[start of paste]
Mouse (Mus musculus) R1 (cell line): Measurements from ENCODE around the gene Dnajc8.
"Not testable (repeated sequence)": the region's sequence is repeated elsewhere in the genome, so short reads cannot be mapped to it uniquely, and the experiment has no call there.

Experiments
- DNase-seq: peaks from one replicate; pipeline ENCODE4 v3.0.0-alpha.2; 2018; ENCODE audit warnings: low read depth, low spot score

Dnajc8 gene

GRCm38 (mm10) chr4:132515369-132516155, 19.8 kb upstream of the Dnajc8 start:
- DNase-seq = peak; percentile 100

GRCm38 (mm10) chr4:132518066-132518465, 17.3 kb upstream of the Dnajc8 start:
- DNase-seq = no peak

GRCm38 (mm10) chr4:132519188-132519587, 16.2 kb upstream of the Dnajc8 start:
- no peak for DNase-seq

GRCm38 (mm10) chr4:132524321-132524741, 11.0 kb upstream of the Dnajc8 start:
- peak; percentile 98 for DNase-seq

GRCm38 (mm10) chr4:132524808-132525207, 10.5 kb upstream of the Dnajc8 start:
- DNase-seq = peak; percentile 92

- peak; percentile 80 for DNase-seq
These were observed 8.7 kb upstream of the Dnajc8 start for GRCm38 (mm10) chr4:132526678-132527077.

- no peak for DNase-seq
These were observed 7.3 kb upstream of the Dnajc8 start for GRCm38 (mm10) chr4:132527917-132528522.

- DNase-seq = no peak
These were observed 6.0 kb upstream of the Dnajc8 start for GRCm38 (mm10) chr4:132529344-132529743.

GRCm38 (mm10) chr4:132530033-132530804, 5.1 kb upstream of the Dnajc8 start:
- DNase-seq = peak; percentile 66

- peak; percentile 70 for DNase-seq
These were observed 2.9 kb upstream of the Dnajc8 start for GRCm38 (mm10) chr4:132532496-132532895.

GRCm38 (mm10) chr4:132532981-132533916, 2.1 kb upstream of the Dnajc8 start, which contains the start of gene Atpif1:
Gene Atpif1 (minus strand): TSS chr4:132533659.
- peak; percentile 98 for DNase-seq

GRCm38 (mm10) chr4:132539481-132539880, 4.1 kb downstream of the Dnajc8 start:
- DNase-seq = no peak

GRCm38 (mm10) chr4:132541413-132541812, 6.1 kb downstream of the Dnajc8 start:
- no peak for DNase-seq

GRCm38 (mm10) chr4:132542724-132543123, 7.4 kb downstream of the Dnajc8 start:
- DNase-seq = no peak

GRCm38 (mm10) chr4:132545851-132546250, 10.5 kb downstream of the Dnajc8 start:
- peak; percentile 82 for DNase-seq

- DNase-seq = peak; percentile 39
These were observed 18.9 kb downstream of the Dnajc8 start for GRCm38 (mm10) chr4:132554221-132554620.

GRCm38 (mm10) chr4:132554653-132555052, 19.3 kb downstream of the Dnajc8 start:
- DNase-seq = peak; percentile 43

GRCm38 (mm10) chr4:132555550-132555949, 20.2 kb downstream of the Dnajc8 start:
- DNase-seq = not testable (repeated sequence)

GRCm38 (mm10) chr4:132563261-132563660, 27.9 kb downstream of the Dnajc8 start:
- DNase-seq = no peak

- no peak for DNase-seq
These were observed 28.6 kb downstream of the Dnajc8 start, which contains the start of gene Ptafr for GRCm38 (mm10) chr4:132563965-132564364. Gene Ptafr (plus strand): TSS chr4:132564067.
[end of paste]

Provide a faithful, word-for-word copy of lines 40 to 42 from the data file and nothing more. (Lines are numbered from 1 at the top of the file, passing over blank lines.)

- DNase-seq = peak; percentile 43

GRCm38 (mm10) chr4:132555550-132555949, 20.2 kb downstream of the Dnajc8 start:
- DNase-seq = not testable (repeated sequence)